Tag Archives: Joanna Cannon

My top 5 reads of 2017

10 Jan

It feels like 2017 was a strange year of reading for me. Having set out at the start with the intention of reading more I ended up reading fewer books than I did in 2016. I gave up on more books this year too and I wonder whether this was as a result of an awareness of reading time being more precious. That said, there were still books aplenty to enjoy, and a clutch I got really excited about. There were a couple of real standout titles in 2017 that I knew would be in my top five the moment I’d read them but, as ever, whittling the favourites down to five is not easy. Ned Beauman’s Madness Is Better Than Defeat almost made it (I still can’t see an octopus without remembering…), and Jess Richards’ wonderfully lyrical City of Circles whose opening chapter is like a breath you can’t release. Sarah Day’s Mussolini’s Island was a pleasure, sensitive and melancholy, and opening up a chapter of history that is little known. And then there was The Trouble With Goats And Sheep by Joanna Cannon, which Mrs Van loved as much as I did. I defy anyone not to fall for Tilly!

 

But down to business: March, the promise of spring and the first of my top five, Balli Kaur Jaswal’s Erotic Stories For Punjabi Widows. One of Mrs Van’s favourites too, you really can’t beat a book that can make you laugh out loud, and Erotic Stories For Punjabi Widows will do it over and over. Add to that excellent characters and a storyline that will make you look, and then look again at life and you’ve got a real winner on your hands.

 

The next of my top five came to me in June. A book that had been on my radar for a while, though I knew little about it beyond the title and the lovely cover, Amy Liptrot’s The Outrun was an unexpected pleasure. Unexpected because I didn’t know before reading that it was a memoir, and also that it was so uplifting, its lyrical beauty a welcome counterpoint to that febrile sense that necessitated the writing of the book in the first place. Little wonder it won the Wainwright Prize in 2016.

 

From the Orkney Islands in June to South Africa in July and Kopano Matlwa’s Evening Primrose blew me away. It’s not a big book – just 150 pages – but its punch is mighty! It’s interesting for me to realise that I read this the month following The Outrun too as these books feel similar in some ways, visceral and honest, spare and lyrical. There has to be a sense of truth in any book for it to really work but some books bear more truth than others. The truth in Evening Primrose is almost too much to bear. A stunning piece of work.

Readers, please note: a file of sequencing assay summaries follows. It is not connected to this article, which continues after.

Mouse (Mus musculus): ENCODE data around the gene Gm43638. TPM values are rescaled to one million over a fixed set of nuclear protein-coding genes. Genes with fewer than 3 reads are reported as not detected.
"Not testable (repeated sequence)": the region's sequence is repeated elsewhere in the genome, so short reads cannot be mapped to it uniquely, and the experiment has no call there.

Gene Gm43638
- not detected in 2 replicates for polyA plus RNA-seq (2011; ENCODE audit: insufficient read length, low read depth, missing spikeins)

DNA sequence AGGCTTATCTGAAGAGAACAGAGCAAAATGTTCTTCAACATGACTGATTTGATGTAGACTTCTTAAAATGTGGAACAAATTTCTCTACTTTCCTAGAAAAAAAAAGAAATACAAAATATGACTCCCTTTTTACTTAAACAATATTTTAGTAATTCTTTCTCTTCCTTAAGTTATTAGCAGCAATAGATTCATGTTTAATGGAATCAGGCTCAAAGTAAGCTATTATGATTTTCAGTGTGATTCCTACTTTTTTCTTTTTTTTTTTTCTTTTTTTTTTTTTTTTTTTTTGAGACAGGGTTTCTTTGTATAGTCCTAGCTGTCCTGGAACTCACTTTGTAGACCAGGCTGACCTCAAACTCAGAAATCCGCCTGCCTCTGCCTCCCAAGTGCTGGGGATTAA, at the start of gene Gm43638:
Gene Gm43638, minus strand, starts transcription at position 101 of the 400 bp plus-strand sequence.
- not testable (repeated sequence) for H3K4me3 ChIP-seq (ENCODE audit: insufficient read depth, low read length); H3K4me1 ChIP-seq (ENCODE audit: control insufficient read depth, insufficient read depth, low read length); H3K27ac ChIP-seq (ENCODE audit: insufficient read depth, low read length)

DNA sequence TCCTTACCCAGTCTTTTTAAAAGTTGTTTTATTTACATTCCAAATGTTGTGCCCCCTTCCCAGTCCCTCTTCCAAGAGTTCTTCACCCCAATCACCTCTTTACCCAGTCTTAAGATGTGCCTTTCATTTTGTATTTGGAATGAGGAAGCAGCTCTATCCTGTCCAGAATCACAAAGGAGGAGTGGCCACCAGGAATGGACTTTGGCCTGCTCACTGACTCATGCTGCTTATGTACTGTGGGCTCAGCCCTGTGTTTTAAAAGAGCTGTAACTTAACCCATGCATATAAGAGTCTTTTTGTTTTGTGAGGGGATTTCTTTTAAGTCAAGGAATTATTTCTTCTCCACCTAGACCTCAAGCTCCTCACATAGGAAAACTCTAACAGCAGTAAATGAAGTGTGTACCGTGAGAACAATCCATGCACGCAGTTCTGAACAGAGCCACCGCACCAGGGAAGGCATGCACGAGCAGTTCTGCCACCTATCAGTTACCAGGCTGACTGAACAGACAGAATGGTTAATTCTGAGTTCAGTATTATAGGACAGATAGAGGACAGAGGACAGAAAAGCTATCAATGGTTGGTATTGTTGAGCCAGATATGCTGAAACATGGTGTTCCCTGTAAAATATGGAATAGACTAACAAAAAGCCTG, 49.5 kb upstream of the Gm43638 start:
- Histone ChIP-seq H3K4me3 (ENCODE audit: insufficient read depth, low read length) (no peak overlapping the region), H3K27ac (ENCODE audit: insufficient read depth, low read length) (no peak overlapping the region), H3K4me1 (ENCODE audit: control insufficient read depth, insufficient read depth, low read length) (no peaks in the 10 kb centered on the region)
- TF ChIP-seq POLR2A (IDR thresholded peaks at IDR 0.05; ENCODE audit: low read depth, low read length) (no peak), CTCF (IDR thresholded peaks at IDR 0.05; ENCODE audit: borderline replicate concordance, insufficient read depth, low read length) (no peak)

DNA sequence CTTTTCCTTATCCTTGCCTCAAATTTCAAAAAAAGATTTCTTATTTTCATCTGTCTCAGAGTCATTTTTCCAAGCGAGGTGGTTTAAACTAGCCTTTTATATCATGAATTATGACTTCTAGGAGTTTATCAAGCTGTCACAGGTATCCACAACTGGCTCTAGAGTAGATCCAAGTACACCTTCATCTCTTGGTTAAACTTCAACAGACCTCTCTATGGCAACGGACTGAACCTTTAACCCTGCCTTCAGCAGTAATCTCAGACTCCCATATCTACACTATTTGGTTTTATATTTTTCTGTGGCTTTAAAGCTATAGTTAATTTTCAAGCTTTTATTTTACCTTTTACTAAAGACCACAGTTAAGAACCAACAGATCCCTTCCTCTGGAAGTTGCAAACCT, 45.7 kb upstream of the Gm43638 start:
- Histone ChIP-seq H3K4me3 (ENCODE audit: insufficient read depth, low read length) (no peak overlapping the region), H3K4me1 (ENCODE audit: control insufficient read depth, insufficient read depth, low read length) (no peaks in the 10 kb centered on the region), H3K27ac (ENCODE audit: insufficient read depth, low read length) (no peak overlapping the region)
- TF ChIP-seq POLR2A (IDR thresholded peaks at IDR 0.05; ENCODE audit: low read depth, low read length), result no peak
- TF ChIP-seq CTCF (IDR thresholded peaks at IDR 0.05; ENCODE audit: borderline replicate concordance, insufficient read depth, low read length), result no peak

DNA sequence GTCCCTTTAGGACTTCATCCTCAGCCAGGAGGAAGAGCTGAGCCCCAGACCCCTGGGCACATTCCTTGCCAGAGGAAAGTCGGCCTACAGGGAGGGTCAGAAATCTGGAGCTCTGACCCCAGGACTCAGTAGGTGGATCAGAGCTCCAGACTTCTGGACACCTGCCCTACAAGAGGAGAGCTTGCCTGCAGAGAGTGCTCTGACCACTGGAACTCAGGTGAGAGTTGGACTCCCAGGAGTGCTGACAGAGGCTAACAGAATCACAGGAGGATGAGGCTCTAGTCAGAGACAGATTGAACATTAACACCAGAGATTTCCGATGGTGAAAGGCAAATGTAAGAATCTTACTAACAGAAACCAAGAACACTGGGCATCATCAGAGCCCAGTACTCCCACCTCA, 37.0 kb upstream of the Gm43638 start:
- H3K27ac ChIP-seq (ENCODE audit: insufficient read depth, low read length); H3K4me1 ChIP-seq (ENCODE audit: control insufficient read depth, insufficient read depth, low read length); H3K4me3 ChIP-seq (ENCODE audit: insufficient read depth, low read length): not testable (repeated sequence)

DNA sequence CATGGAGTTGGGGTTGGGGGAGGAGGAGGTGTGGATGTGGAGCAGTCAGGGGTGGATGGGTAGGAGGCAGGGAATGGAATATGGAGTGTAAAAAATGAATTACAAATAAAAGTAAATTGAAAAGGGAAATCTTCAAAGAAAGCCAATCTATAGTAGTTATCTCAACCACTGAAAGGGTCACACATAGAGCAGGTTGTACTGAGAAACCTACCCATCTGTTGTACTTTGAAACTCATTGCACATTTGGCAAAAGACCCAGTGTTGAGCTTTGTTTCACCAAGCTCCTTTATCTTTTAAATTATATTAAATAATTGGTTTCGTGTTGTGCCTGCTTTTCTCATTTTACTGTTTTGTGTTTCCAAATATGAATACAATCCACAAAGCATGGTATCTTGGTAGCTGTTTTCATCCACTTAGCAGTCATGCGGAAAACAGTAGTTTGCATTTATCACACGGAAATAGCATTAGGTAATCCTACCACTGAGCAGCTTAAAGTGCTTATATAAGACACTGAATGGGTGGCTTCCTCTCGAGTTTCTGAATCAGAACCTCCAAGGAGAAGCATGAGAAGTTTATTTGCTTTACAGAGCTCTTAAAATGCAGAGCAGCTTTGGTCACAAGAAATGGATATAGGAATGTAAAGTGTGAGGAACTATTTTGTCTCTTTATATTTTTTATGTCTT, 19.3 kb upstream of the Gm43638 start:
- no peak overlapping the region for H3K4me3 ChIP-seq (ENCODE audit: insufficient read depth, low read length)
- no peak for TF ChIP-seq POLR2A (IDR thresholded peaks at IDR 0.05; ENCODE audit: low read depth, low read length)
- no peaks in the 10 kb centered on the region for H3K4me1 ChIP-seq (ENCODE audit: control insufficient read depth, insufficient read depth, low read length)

The international flavour continues in September, and it’s Japan this time for Alison Jean Lester’s Yuki Means Happiness. I can’t help but smile, remembering this book and the extraordinarily vivid rendering of little Yuki. It’s like going back to the adorable photos of the little ones in your own life. It’s that characterisation that really makes this book, connecting like a mainline straight to the heart so you feel everything that happens. This was another one that Mrs Van loved too, our favourites coinciding a lot more than in previous years.

 

Finally, November brought Laura Carlin’s The Wicked Cometh. I think I would’ve known this would be in my top five even if I’d read it back in January. A lush and pretty proof with its purple velvet and gold lettering, it’s a treat and no mistake. Hands down, this is up there as Mrs Van’s favourite of the year – I started reading this one to Mrs Van and didn’t get a chance to finish it first. We raced through it in a single weekend. It’s absolutely gripping, an assault on the senses that I’d urge you to get your hands on, and you’ve not got long to wait now!